Wishful thinking

So on my ultimate dream trip, you'll find me dipping down into the small towns I love with their mom and pop shops and town squares built around a stately old courthouse.
I don't normally read much fantasy or science fiction, so I was pleasantly surprised by Wishful Thinking, Kamy Wicoff's debut novel, which contains a bit of both. And while I certainly know what it is to be way too busy, and to wish you could be in two places at one time, I'm not a mother and I don't even own a smart phone.
A hands-on doctor tries to get public officials to recognize infestations as bubonic and pneumonic plagues. Can a novel's depictions inform discussions about Ebola?
The only thing perfect is our imagination. It's good to leave it that way. Expectations tend to lead to huge let downs. The truth is, it's likely your life is missing much more than just one thing to make it flawless.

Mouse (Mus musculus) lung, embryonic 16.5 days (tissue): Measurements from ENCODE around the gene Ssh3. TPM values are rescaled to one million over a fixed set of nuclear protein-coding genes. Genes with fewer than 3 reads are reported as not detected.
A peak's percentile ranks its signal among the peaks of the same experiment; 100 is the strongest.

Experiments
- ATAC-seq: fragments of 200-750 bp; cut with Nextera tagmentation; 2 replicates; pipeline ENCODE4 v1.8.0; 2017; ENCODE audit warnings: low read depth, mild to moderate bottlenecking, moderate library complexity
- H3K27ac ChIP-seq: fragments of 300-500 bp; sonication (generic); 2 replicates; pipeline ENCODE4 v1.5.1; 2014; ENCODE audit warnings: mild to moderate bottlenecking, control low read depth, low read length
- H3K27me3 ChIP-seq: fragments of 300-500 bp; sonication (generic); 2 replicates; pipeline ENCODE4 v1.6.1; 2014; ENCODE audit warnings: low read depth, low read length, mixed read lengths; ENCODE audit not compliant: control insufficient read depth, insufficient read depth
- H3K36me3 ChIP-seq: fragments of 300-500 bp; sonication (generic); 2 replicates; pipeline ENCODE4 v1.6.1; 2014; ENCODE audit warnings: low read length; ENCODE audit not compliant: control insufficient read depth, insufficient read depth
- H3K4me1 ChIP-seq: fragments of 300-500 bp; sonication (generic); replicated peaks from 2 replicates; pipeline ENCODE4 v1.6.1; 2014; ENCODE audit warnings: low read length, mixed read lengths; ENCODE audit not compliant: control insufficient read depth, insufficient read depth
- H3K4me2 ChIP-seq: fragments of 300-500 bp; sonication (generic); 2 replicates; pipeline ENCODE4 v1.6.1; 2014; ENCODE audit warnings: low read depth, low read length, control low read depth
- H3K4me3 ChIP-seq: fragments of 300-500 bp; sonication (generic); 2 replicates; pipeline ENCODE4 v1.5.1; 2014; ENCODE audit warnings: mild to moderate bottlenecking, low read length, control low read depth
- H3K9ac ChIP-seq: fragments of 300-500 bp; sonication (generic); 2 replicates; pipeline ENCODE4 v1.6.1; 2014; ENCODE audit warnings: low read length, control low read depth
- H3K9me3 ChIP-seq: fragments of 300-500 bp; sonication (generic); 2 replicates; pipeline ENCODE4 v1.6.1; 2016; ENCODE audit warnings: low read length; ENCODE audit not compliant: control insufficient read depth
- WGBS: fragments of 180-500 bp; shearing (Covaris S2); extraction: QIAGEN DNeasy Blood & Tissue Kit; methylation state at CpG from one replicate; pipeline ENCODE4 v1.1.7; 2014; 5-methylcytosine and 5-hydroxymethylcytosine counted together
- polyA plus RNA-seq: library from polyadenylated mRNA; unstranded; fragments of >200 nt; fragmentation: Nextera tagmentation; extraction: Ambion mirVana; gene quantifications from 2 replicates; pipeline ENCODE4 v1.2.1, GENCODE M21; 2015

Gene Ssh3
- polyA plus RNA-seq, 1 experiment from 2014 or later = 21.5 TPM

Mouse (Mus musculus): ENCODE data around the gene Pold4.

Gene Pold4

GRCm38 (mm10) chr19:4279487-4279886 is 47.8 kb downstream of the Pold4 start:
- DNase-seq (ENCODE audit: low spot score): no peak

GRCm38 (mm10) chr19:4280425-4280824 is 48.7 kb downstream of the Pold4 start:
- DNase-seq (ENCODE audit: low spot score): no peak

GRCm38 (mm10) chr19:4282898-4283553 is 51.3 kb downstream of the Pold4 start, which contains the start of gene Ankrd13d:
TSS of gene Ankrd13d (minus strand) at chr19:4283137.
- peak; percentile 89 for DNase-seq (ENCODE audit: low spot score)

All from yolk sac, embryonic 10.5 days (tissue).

While words and thoughts do create positive or negative energy in your life, it's not only the words, but the feeling you have about them and the context in which they are said that's most important.
Wishful thinking is usually an outgrowth of a fear. People don't resort to wishful thinking because it works. They resort to wishful thinking because it allows them to avoid confronting their fear. Wishful thinking allows you to avoid discomfort, stress, change, anxiety and pressure.
There is a powerful lot of wishful thinking going on about the American economy these days, starting at the very top.
There is no basis at present for believing that medical interventions based on postulated but not-yet-realized nanobots will perform their duties without the side-effects associated with every other therapeutic agent ever employed.
I believe we need to place trust in one another and create community-based responses to climate change, whole or piecemeal, in the face of constraints that are bound to grow over time.